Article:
A Hollywood Happy Ending
Everything Leads to You by Nina LaCour
Has anybody “scene” my gal?
That could be the tagline for the life of Emi Price, a cinematic set designer who’s set her sights on a future in the film industry, complete with a leading lady and a Hollywood-happy ending.
Fade in to the estate of the late Clyde Jones, a celluloid cowboy who, as Emi discovers in a letter he kept up the sleeve of a Patsy Cline record, desired desperately to connect with his estranged daughter. Beguiled by the history and mystery of it all, Emi and her best friend Charlotte decide to locate the letter’s rightful recipient. They may be crazy for trying, but they know it’s worth a shot.
Along the way, the searchers encounter the good, the bad, and the ugly. They don’t find Clyde’s next of kin, but they do discover the next generation: Ava Garden Wilder, who has inadvertently inherited not only her grandfather’s fortune, but his talent and good looks as well.
With her Rita Hayworth hair and Katharine Hepburn air, Ava quickly gets top billing in Emi’s heart. But it’s a heart that’s been broken over and over. Can Emi handle another retake? And if she pitches her idea for a romance, will Ava greenlight their relationship?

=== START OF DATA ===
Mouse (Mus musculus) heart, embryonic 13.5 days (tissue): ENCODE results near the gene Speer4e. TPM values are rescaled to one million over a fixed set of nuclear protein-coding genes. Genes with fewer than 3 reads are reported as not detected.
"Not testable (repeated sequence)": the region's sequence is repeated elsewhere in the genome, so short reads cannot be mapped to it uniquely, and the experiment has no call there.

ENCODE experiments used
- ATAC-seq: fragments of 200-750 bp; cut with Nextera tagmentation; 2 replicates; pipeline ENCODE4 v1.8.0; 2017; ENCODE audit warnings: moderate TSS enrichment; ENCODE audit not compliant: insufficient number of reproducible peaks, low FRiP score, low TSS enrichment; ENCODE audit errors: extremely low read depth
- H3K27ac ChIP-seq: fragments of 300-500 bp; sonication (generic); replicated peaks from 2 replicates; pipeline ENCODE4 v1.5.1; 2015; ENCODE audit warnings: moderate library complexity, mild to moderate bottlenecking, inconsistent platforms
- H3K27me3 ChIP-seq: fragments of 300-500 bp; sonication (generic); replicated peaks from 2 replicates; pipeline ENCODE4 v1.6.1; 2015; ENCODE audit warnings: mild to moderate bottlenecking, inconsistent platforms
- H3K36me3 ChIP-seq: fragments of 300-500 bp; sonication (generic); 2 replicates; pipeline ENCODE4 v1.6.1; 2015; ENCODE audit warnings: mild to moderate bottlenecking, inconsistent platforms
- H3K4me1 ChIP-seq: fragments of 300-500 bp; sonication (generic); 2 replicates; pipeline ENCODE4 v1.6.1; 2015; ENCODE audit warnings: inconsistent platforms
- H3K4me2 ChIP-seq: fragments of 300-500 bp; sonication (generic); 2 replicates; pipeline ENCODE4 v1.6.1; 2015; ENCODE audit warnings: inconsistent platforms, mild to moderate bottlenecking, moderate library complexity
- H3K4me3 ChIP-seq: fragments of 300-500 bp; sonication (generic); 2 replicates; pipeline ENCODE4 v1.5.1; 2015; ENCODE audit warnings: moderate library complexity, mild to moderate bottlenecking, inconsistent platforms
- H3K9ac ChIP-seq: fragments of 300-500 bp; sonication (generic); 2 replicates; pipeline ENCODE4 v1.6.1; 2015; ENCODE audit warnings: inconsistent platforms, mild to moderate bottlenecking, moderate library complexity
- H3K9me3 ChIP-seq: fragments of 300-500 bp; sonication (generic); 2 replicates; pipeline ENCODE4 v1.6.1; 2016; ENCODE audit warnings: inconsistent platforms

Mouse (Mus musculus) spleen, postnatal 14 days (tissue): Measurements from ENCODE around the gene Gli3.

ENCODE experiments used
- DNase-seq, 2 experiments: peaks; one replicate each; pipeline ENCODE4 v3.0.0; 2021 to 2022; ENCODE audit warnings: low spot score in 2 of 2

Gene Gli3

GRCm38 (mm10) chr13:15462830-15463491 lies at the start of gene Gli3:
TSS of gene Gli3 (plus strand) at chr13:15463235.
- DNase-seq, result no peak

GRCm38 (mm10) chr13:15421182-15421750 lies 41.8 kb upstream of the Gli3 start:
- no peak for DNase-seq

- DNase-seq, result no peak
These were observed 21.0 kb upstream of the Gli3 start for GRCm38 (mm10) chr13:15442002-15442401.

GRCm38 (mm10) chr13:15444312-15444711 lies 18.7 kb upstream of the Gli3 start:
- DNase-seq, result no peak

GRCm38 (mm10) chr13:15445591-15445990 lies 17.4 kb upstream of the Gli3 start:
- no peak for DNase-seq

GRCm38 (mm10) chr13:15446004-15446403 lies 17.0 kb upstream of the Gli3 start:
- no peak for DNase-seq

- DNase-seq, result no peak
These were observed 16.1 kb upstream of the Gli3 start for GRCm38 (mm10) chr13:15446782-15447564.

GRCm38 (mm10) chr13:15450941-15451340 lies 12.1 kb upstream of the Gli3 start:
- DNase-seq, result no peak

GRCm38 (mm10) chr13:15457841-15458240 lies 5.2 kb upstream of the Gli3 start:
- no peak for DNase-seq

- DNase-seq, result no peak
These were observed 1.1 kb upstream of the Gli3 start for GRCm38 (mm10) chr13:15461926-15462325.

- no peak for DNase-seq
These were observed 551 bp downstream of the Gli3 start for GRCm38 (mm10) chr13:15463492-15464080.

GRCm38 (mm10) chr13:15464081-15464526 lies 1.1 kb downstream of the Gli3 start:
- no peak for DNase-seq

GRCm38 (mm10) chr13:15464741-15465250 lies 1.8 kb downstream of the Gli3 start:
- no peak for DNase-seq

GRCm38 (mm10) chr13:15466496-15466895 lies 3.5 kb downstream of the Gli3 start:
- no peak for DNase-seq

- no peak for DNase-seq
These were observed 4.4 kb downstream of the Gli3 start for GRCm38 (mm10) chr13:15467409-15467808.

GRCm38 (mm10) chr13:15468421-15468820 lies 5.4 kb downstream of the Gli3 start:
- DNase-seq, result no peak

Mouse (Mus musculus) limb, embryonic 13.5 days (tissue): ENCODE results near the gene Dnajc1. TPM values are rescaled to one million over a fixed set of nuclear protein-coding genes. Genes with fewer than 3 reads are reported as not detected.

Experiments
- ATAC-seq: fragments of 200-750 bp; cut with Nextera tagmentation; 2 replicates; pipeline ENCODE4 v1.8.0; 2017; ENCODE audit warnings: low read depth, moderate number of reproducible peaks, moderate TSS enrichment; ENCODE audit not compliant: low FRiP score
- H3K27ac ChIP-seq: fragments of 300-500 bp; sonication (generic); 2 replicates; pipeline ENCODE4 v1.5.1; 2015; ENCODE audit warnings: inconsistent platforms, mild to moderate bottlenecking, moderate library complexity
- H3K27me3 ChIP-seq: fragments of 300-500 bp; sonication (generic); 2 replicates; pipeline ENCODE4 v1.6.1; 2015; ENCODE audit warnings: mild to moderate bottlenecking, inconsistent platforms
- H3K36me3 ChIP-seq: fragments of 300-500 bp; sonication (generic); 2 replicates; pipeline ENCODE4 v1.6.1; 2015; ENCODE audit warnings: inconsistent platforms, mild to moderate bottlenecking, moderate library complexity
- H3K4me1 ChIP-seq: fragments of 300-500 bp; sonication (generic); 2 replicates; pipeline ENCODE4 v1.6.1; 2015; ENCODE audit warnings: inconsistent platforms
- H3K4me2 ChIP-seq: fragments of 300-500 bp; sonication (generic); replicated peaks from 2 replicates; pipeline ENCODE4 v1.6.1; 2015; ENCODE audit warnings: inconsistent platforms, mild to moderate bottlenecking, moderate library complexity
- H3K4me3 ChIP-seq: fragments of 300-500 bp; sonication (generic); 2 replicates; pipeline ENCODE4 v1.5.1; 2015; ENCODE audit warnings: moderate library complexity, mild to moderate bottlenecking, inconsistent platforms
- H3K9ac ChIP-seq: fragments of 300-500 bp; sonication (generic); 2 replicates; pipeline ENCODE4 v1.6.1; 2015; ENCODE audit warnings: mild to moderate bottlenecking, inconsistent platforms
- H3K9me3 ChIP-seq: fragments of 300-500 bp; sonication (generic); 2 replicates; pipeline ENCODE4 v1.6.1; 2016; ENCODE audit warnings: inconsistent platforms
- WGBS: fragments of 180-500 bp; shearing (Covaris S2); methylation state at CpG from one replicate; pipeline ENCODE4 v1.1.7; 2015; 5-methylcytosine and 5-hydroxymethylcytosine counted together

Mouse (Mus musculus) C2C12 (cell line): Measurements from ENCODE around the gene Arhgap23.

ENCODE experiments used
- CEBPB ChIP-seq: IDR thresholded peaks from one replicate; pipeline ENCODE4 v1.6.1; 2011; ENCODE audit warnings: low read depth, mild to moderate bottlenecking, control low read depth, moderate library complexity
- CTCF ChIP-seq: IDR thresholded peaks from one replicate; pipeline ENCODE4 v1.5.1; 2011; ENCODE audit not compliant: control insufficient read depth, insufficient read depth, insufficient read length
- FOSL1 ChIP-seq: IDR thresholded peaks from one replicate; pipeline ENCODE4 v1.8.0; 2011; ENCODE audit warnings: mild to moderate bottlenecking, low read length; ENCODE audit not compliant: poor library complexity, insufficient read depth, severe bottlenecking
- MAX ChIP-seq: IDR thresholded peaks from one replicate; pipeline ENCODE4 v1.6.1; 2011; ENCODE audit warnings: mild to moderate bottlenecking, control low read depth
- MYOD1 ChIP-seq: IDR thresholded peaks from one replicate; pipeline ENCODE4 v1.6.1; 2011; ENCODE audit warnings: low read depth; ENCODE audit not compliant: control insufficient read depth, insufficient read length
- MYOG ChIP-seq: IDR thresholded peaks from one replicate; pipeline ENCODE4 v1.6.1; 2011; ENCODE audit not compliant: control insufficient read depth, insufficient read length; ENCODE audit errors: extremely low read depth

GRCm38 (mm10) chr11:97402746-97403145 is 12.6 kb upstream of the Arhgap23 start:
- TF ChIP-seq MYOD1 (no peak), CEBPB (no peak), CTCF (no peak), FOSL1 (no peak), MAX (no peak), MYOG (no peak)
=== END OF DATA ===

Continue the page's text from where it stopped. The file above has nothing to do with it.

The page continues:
The most enjoyable element of this novel is the girls’ comfort with and confidence in their sexuality. Emi in particular never experiences a sexual identity “crisis” or any of the complications that too often come with coming out. For those of us who didn’t either, as odd as it may sound, it’s nice to know we’re not alone.
Aside from Emi’s sharp focus on her goals, both professional and personal, as a character she is always in soft focus, framed in static shots like publicity stills. So, too, is Charlotte, assigned a walk-on role: unbilled and unfulfilled. She is, essentially, a live-in advice columnist. Ava is similarly a rough cut character, her individuality inadequate and superimposed on Emi’s. This is caused, in large part, by dialogue that is stilted and wilted, which has the not-so-special effect of making the characters frustratingly fungible.
This dearth of depth of field extends to the story itself. The mystery mysteriously disappears, transforming what could have been a more nuanced novel into a Spaghetti Western, too loose and languid for my liking. It shouldn’t be this quiet on the set.
Regardless, there will, no doubt, be readers who will root for our flick chicks to become film lovers. This is especially true of those readers who, like the LGBTQ young adults the author told me galvanized this novel, “already [know] about the struggles [and] want an indication of a happier future.”
Fade out and proud.